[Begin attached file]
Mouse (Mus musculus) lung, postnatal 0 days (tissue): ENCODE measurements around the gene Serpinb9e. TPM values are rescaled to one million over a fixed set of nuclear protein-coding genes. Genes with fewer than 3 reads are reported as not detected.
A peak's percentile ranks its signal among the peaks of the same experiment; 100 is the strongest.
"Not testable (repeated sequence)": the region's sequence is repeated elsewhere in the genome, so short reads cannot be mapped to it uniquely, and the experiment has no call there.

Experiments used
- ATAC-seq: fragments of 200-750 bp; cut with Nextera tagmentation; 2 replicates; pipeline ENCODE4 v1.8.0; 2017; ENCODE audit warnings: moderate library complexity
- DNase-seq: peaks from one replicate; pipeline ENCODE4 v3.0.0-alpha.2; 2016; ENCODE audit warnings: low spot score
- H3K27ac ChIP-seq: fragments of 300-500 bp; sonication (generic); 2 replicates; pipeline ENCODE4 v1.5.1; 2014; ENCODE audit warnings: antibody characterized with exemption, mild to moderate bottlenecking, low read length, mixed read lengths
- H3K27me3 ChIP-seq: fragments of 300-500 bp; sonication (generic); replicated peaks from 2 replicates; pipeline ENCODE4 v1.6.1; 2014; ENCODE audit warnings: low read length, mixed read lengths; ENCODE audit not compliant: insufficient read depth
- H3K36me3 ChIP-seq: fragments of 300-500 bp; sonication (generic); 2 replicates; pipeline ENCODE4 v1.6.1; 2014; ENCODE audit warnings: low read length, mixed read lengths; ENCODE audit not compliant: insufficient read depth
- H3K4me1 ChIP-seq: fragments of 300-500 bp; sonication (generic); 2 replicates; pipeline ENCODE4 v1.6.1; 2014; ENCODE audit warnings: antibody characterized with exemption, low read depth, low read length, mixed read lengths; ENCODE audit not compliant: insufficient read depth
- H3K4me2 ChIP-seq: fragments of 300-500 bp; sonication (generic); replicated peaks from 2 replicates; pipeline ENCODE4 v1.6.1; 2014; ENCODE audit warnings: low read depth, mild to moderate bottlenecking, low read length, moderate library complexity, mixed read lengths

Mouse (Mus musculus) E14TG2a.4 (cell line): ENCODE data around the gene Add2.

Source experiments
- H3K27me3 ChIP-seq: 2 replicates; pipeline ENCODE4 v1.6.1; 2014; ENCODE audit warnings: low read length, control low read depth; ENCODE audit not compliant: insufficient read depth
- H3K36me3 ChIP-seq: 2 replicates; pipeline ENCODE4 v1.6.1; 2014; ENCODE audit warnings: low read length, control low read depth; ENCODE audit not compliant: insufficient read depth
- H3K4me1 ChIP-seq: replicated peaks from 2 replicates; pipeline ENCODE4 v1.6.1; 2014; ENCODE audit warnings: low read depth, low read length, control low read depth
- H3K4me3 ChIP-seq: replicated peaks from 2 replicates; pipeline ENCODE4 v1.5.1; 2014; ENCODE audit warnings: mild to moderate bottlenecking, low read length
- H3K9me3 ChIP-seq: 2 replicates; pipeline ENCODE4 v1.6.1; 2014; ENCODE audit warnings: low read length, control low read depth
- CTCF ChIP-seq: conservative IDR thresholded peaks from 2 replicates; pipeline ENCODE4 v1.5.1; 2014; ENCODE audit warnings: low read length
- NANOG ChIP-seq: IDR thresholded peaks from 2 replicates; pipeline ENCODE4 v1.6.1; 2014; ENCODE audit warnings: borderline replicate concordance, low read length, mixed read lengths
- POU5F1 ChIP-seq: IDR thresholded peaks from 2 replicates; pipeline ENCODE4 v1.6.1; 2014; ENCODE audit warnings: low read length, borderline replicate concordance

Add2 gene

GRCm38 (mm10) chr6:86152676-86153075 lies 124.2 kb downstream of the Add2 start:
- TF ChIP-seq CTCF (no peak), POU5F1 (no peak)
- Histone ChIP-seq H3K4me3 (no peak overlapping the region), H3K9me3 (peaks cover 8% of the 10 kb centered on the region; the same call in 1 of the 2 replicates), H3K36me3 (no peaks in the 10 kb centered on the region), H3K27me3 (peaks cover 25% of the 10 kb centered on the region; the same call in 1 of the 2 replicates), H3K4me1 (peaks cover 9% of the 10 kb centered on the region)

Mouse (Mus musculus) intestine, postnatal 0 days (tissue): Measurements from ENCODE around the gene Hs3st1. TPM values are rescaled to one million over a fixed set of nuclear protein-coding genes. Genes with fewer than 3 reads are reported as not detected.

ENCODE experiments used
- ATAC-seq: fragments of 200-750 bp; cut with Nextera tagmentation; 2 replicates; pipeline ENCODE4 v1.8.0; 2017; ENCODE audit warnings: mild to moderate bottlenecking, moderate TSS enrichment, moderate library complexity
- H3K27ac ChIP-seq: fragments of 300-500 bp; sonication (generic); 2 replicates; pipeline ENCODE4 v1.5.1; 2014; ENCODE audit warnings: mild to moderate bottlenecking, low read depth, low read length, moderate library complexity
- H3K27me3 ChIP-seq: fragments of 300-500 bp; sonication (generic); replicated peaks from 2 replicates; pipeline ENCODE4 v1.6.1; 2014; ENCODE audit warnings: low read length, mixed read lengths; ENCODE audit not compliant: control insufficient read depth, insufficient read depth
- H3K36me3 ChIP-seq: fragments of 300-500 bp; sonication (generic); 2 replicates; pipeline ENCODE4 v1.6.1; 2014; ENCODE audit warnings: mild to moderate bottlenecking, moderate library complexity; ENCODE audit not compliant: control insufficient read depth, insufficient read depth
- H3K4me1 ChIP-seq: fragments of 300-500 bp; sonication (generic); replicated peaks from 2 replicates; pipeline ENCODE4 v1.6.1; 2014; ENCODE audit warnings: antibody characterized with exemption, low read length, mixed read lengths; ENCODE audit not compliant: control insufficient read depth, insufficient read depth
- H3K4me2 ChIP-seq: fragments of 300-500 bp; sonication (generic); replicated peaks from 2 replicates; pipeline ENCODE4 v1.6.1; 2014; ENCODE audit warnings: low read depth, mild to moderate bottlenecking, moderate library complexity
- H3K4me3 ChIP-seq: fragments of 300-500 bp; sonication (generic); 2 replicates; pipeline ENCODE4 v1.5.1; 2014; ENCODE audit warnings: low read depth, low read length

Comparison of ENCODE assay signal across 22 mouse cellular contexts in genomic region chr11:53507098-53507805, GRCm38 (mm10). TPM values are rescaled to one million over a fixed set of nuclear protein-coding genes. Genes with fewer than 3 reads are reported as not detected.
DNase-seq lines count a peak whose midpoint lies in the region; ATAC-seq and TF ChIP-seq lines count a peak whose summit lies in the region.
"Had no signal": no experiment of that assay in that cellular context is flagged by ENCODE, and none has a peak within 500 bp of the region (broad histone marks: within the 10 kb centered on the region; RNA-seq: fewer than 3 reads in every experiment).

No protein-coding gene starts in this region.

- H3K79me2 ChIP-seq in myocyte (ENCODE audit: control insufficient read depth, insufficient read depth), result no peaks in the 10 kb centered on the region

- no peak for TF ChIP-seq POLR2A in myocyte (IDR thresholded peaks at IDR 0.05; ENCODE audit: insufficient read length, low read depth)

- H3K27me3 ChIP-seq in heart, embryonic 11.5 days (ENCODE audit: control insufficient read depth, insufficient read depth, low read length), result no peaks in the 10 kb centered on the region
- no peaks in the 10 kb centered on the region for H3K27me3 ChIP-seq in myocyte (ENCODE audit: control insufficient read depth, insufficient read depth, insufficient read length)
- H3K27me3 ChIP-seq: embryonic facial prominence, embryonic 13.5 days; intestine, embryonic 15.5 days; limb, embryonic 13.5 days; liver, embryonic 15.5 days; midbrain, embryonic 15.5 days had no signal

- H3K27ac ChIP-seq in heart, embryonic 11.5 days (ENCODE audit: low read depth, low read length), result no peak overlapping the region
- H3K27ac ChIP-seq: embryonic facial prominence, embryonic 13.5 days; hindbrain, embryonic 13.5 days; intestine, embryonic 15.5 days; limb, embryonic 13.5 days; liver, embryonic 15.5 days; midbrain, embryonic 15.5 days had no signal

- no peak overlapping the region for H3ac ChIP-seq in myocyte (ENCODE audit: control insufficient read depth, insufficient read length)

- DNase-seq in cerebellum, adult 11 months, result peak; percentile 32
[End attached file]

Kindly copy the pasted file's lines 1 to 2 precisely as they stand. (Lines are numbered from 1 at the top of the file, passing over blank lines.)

Mouse (Mus musculus) lung, postnatal 0 days (tissue): ENCODE measurements around the gene Serpinb9e. TPM values are rescaled to one million over a fixed set of nuclear protein-coding genes. Genes with fewer than 3 reads are reported as not detected.
A peak's percentile ranks its signal among the peaks of the same experiment; 100 is the strongest.